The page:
There will be continuity in the U.S. policy toward Ukraine, of course, because Hillary Clinton was the Secretary of State for four years, and many of policies that are now in place were part of her policy. She may be a little more aggressive in foreign policy than President Obama. So, I would imagine that the question of lethal weapons for Ukraine will be debated again in Hilary Clinton Administration and the answer might change. But I think strong support for Ukraine that has come under President Obama will continue.
Generally, how interesting is the Ukrainian topic for the Americans?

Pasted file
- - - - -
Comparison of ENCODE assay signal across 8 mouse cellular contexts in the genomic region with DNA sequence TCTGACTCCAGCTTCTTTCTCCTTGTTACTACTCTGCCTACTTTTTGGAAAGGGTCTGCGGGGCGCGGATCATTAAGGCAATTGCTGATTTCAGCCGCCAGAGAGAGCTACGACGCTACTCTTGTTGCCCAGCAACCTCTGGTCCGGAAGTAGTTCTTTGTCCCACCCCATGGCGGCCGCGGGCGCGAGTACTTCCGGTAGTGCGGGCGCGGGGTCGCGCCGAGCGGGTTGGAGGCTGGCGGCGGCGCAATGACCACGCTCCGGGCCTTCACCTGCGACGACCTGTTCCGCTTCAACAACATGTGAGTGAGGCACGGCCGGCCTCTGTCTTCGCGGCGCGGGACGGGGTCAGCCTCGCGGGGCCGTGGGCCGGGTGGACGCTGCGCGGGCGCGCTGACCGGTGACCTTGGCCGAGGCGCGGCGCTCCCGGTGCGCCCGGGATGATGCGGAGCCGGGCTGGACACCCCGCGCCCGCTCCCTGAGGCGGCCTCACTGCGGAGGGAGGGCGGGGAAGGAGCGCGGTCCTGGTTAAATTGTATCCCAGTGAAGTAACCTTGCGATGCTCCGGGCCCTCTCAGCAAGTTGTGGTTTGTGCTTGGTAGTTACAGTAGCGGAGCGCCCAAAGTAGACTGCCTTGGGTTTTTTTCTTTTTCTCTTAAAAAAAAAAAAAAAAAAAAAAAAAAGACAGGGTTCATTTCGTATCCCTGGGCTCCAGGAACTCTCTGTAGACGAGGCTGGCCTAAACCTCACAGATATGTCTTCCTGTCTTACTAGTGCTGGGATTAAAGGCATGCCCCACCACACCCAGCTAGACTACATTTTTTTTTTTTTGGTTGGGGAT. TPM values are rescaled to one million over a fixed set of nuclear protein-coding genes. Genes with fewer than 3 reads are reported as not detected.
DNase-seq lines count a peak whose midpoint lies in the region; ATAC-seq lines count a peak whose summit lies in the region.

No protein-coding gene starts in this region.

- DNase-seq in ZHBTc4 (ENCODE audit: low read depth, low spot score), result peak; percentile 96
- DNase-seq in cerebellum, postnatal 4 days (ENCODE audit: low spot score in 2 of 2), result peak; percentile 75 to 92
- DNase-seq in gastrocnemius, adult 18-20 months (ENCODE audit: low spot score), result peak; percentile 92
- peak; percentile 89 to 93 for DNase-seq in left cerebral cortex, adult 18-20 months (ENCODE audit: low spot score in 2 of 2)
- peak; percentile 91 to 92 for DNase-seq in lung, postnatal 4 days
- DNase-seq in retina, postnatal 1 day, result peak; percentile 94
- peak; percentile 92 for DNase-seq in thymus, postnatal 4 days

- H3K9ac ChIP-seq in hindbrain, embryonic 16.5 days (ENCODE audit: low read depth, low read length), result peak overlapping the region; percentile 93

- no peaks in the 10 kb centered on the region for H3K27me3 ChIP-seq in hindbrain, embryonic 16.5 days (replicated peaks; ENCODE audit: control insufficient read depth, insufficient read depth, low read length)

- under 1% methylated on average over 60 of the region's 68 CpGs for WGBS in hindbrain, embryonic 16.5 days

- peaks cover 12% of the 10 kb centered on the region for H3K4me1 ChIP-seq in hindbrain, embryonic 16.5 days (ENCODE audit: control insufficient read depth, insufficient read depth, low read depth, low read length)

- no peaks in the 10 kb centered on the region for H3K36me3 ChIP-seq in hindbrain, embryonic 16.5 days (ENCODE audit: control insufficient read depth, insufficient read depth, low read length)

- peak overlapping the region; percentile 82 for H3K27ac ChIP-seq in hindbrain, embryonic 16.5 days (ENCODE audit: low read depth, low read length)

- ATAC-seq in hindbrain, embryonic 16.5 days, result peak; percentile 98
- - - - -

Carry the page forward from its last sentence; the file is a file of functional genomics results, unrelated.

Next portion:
Americans are interested in Ukraine because there are many Ukrainians who are now Americans, the diaspora. They are in many cities and many states across the country and they are very active, they are active politically. But beyond that Americans have recently have heard more about Ukraine standing up to Russia. Many Americans thought for 20 years that the Russians had left the Cold War and were trying to become a normal nation, maybe even a democratic nation. But all of a sudden the Americans were seeing the Russians are not that, are not trying to join the civilized nations, Russians are not pursuing democratic processes, Russians are invading their neighbors. Many Americans missed the Russian invasion of Georgia in 2008, many people around the world missed that. It was an early signal that Mr. Putin might not be the democrat that we had hoped. But many Americans now see very clearly that in Ukraine Russians are challenging all of the post-World War II agreements and arrangements, and commitments toward democracy, respect for borders, respect for sovereignty. Americans now see that Ukraine is on the frontline, so it is important for them to see Ukrainian succeed, but it is also important to see that Ukraine succeed for Europe and for western understandings of how post-WWII international relations take place. If there are rules, if there are standards that nations live by, respect for each other’s borders then economic growth could take place, civil societies can interact, and if there are no rules and if the Russian invasion of Ukraine is an indication that Russia doesn’t respect these rules, then that is a challenge for the whole post-war arrangement. I think that many Americans recognize the importance of the Ukraine conflict with the Russians.